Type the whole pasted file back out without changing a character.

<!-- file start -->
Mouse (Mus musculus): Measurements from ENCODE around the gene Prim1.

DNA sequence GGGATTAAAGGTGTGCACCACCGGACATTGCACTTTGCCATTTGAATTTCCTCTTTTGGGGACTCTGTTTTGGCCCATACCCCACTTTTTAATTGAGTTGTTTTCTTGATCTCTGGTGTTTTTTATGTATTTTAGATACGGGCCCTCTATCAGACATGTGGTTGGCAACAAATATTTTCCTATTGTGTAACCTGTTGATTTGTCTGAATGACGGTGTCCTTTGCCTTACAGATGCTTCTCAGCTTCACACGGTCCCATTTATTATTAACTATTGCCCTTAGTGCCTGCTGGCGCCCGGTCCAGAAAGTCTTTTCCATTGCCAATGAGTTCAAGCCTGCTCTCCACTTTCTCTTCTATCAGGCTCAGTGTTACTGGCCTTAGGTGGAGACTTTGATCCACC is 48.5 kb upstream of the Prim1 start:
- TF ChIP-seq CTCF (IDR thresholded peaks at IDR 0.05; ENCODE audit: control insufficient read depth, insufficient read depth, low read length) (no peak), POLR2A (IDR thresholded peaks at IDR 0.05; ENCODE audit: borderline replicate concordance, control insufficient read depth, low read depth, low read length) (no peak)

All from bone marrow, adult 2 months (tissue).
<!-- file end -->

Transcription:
Mouse (Mus musculus): Measurements from ENCODE around the gene Prim1.

DNA sequence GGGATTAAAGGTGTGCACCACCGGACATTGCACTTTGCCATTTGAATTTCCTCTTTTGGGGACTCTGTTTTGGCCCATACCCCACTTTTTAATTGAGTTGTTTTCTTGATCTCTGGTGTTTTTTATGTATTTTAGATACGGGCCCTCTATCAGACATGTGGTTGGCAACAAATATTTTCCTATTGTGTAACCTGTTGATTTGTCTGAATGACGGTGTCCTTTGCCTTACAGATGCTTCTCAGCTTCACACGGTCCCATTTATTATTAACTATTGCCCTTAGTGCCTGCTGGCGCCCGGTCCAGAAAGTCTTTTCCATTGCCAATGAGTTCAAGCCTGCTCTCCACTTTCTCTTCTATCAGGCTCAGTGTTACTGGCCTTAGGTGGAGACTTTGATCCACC is 48.5 kb upstream of the Prim1 start:
- TF ChIP-seq CTCF (IDR thresholded peaks at IDR 0.05; ENCODE audit: control insufficient read depth, insufficient read depth, low read length) (no peak), POLR2A (IDR thresholded peaks at IDR 0.05; ENCODE audit: borderline replicate concordance, control insufficient read depth, low read depth, low read length) (no peak)

All from bone marrow, adult 2 months (tissue).